Roddy McDowall Keeps Busy
Recording Books on Tape

by Thomas D. Elias
(HOLLYWOOD)  Acting, say Roddy McDowall, "is like fruit picking. It comes in bunches and it's feast or famine."
     But thanks to the popularity of automobile tape decks, the 63-year-old McDowall now has a rewarding and lucrative way to keep working between gigs.
     He reads books. Not to himself. McDowall is part of the growing corps of actors making books on tape. Among others in the burgeoning field are Julie Harris, Michael York and Joan Rivers, to name only a few.
     "For an actor, it's great fun to record books," says McDowall, who has done 26 so far and is now promoting a vocal version of the newly discovered L. Ron Hubbard science-fiction novel "Ole Man Methusalah" (Bridge Audio, $15.95). "You get to play many characters and do a host of voices."
     McDowall had particular fun on his newest tape because it included seven short stories with myriad colorful characters, including a metallic beast from a faraway galaxy.
     "The advantage for me is that it's a completely different kind of acting exercise," he says. "The closest thing is the old days of radio when you could trigger an audience with your voice alone."
     The audience for McDowall's tapes and most others is primarily made up of drivers stuck on gridlocked freeways and expressways around the world. But truckers like the oral books, too, with thousands of tapes sold from racks at truck stops.
     The English-born McDowall, who's making a TV version of Sidney Sheldon's "Sands of Time" with Deborah Raffin and Amanda Plummer, has always liked a variety of creative outlets.
     He started acting so young in films like "My Friend Flicka" and "Lassie Come Home" that he eventually found himself wondering if he could ever do anything else.
     That's why the youthful McDowall turned to photography in the late 1940s.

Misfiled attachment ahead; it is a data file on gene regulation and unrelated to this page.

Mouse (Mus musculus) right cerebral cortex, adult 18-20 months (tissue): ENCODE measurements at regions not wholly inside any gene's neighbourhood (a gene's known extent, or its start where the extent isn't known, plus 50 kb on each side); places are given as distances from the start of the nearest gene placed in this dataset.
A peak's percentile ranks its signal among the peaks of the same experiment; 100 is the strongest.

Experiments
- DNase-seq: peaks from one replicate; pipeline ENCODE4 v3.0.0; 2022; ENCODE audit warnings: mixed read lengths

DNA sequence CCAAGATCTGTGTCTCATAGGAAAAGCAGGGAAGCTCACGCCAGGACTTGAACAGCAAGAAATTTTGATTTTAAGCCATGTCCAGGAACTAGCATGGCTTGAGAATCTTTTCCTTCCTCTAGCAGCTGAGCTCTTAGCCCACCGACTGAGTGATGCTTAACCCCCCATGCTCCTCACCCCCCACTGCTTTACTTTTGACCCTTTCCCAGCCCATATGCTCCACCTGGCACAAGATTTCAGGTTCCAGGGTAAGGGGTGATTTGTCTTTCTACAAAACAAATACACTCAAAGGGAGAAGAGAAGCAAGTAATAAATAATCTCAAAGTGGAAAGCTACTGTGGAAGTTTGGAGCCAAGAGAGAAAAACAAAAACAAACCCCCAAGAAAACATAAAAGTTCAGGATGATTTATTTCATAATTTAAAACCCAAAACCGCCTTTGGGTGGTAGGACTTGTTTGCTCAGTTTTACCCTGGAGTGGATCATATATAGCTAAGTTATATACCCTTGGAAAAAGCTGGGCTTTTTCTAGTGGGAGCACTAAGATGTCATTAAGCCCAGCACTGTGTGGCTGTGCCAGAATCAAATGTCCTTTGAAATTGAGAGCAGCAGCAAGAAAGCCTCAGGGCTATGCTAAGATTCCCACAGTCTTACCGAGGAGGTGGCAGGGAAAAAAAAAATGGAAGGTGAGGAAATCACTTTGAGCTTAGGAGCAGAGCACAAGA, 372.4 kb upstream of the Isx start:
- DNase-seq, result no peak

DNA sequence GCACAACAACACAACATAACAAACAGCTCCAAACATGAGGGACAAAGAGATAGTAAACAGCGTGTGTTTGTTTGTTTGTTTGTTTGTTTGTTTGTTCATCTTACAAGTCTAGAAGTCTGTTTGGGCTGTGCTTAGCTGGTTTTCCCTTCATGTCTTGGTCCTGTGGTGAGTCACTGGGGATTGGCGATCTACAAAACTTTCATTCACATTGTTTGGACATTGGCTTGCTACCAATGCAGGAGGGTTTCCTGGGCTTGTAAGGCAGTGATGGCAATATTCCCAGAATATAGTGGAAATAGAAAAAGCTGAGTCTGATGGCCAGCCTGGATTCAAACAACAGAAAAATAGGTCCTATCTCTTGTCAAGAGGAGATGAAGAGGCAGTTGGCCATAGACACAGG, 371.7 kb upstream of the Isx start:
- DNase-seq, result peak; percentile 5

"I liked photography very much when I was in my late teens," he says. "I had started acting so young that when I went to New York to study acting in my early 20s and worked in TV, I wanted to find out if I could do something else."
     It turned out he could. McDowall has published two volumes of celebrity photos, each picture accompanied by a passage written by an acquaintance of the subject.
     "For me, the books are very important," says McDowall, a confirmed bachelor who lives in LA's Studio City district. "I find it's very difficult to be taken seriously in fields different from your own. People believe you're a dilettante. But I shoot celebrities because I move in the field of theater and the arts."
     The multitalented McDowall has produced and directed films like "Planet of the Apes," "The Devil's Widow" and "Overboard," besides acting in pictures like "The Poseidon Adventure," "Funny Lady" and "The Longest Day." His photos have decorated the covers of record albums by Barbra Streisand, Johnny Mathis and Judy Garland and made the cover of magazines like Life, Look, Paris Match, Vogue, Cosmopolitan and Harper's Bazaar.
     McDowall refuses to pick a favorite activity. "They all fulfill various appetites of mine," he says. "Very different occupations exercise very different creative muscles. They all have different dilemmas. But the hard thing in all areas is the commercial aspect."
     McDowall has no trouble, however, naming a favorite cause. All proceeds of his photography books go to the Motion Picture and Television Fund, which runs a home for retired actors, with the motto "We Help Our Own."
     "There's no place that's more fun to visit," he says. "You see these marvelous faces there of people who were favorites in your youth."
     But most proceeds from "Ole Man Methuselah" and the three other Hubbard books McDowall has taped do not go to the actors' home.

ABOVE: Roddy McDowall in the 1986 thriller "Dead of Winter."

BELOW: Forty-three years earlier, McDowall co-starred with Lassie in the classic "Lassie Come Home."

     They don't go to the Church of Scientology founded by Hubbard, either, McDowall's aides insist, going instead to the L. Ron Hubbard Foundation, which uses them to promote the science-fiction Hubbard wrote before he penned "Dianetics" and founded the controversial church.
     "These books have nothing to do with 'Dianetics'," McDowall insists. "They're just good adventures, filled with wonderfully colorful characters. I do them because I find the material evocative and eminently actable. The stories are good and fun to do."
     There's even the hope that his reading may spur some other folks to read, too, rather than watch TV.

Scripps Howard News Service   1991

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